An IELTS, or the International English Language Testing System, is a test that assesses your ability to speak and comprehend the English language. It’s required for people entering the university system in the UK and for people who want to study and work where English is the primary language. Part of the test is an essay, which can be daunting to many test takers. Use these handy steps to write yours effectively so that you can pass the test. Experts recommend allotting about 40 minutes to answering the IELTS essay. As mentioned above, you will start your essay with an introduction to the topic. Your primary goal with the introduction is to state your topic with a few basic facts and let the reader know what you will be writing about. The body of your essay should be no more than two or three paragraphs and each should talk about one idea with the supporting information needed. Finally, you will end with a conclusion that restates the topic of your essay and offers your reader additional thoughts on the subject. Stick with this basic outline and you should be able to get the essay done in the allotted time frame.
It’s a good idea not to just start writing once you’ve read the topic of the essay. Instead, give yourself a couple of minutes to think about what you’ll put onto the paper and how you’ll present it. This allows you to outline your essay so that you can get it written the way you want it instead of having to erase or start over. Don’t spend a ton of time on this, but do allow for a few minutes of thoughtful preparation before you get started. Your IELTS essay question will ask for a certain number of words. You definitely want to make sure you reach that number, but don’t go too much over. The more you write, the more risk of making mistakes and the higher the chances that you’ll run out of time for other portions of the exam. One of the most important things to do when you write is to proofread and edit before you turn in your work. The IELTS test is checking your proficiency at the English language so careless spelling, punctuation or grammar errors can make the difference between passing and failing. Check your essay when it’s done to make sure it’s all correct.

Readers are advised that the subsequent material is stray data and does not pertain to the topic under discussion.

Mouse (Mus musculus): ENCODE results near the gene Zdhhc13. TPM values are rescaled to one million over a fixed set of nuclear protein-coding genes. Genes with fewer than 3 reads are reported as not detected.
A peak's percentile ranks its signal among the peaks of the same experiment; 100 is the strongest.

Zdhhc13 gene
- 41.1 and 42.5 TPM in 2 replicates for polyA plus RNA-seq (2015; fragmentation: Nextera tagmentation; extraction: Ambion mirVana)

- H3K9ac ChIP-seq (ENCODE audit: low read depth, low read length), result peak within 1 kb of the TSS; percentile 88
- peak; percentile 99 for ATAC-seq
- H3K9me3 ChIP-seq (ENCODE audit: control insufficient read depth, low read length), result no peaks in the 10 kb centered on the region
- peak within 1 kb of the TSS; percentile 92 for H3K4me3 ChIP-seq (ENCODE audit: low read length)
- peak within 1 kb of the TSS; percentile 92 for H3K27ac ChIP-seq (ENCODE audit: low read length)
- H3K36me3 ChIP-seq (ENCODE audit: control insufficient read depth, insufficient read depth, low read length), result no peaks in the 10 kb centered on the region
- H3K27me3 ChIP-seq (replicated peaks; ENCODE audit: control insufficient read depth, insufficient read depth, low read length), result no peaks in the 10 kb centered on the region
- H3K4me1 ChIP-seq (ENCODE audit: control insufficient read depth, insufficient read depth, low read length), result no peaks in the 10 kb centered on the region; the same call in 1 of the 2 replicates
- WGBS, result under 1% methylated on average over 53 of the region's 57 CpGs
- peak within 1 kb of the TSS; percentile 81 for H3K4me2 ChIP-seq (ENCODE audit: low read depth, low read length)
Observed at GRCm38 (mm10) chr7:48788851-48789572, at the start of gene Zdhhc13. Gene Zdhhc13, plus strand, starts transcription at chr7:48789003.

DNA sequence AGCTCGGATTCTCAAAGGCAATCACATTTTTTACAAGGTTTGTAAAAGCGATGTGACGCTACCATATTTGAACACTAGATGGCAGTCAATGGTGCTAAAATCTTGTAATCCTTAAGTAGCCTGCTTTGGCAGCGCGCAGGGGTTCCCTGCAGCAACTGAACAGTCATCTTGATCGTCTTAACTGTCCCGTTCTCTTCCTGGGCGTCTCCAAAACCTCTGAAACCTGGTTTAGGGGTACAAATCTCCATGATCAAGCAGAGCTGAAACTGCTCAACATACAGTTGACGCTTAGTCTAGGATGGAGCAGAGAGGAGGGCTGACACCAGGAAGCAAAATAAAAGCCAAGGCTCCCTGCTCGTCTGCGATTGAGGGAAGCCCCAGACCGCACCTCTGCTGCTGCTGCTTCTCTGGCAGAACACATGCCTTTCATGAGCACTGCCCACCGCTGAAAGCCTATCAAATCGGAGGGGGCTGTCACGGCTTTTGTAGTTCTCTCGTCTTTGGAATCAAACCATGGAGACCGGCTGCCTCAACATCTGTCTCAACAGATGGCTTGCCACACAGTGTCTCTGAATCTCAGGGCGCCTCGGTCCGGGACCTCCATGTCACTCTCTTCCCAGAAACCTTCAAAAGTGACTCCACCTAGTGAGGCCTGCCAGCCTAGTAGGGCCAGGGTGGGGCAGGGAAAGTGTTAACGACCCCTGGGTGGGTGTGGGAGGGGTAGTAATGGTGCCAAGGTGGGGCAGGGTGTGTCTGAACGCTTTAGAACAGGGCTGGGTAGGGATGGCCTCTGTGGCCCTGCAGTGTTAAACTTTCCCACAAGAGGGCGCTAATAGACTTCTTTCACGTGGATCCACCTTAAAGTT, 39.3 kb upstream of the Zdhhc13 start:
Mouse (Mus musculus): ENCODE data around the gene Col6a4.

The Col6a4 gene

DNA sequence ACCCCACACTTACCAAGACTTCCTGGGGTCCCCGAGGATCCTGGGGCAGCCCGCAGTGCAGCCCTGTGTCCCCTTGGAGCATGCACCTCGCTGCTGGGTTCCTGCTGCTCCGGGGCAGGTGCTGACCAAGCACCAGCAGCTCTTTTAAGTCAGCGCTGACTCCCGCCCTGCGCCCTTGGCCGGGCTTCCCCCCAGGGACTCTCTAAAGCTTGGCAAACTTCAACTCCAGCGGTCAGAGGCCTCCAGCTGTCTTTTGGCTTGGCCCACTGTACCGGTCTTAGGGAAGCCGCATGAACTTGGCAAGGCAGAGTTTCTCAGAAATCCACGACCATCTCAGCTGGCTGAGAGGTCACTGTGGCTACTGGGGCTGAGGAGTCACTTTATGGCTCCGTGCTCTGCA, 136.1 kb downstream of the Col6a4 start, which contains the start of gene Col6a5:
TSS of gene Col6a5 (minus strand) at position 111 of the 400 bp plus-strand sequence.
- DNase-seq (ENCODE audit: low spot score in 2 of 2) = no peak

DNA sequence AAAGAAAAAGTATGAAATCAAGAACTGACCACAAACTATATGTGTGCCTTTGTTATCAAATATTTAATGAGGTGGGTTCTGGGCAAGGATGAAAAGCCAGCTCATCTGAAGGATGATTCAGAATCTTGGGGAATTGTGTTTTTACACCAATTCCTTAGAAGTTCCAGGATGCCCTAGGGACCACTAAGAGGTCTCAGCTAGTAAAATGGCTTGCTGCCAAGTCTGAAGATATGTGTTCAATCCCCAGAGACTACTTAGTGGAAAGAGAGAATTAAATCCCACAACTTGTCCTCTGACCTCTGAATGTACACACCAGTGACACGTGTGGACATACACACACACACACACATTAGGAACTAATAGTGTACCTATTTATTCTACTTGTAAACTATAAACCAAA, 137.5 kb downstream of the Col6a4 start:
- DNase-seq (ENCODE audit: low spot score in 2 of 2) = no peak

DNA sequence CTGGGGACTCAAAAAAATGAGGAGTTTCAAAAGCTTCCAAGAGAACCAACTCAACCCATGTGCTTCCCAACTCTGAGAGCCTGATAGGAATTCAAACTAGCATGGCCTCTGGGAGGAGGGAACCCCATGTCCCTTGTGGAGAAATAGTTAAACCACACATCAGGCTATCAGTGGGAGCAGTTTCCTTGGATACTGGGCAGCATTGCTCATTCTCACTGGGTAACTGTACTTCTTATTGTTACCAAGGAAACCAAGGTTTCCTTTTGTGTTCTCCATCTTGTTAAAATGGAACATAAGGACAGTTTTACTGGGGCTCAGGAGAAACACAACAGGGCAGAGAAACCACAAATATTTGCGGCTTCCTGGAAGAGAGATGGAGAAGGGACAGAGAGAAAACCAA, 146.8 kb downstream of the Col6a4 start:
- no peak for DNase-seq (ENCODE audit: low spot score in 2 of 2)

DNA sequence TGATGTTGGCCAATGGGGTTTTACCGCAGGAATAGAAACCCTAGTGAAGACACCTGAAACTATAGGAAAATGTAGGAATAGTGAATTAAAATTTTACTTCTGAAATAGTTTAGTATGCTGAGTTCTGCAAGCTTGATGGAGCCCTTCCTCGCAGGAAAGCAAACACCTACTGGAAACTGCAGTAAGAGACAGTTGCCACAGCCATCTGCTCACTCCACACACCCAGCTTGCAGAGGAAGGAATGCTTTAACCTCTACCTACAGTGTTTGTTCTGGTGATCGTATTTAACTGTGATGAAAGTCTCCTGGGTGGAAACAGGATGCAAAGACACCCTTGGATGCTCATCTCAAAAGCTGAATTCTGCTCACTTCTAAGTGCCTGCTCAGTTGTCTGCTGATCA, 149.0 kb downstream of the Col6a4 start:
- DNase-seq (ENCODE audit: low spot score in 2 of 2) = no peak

The UN Climate Change Conference in Copenhagen is case in point. However, 100 years in the future, I see countries utilizing clean energy (wind energy, solar energy, nuclear energy, perhaps a new, clean, as-of-now unknown energy source) — as opposed to fossil fuels. The reason for my optimism is that there is just no option before humans other than to switch to cleaner energy sources! A hundred years into the future, therefore, I see vast expanses of land (all over the world), where wind farming projects have come up providing sustainable renewable energy. I see the vast majority of cars running on water (yes – water indeed), causing no harm at all to the environment. I believe the technology for this doesn’t exist as of yet, although I’ve seen claims of cars running on water. The technology though, I believe, can be developed in the future. I see that the thing called “plastics” is extinct – people are using biodegradable materials instead thereby saving the Earth of the vast quantities of debris that just doesn’t go away, whether in our oceans or on our land.
I see that there is no such thing as “paper” anymore – people therefore don’t cut trees anymore. Not even for building houses – composite, unheard-as-of-yet materials have replaced wood. I see that air travel 100 years in the future is not via the same fuel-guzzling airplanes we have today. They have given way to alternate-fuelled airplanes, primarily powered by hydrogen-based fuel technology. I see that houses in the future have discarded the conventional heating systems employed by us now. Instead, passive houses have become the standard, which rely on the houses’ own generated heat to heat the house, thereby being more environmentally friendly and being energy efficient. Things are not quite rosy here. I see that countries still exist (good thing I guess). Borders are still guarded zealously and fought for – via wars when required and when not required in equal measure. I see nations squabbling over water – that preciously scarce resource of the future.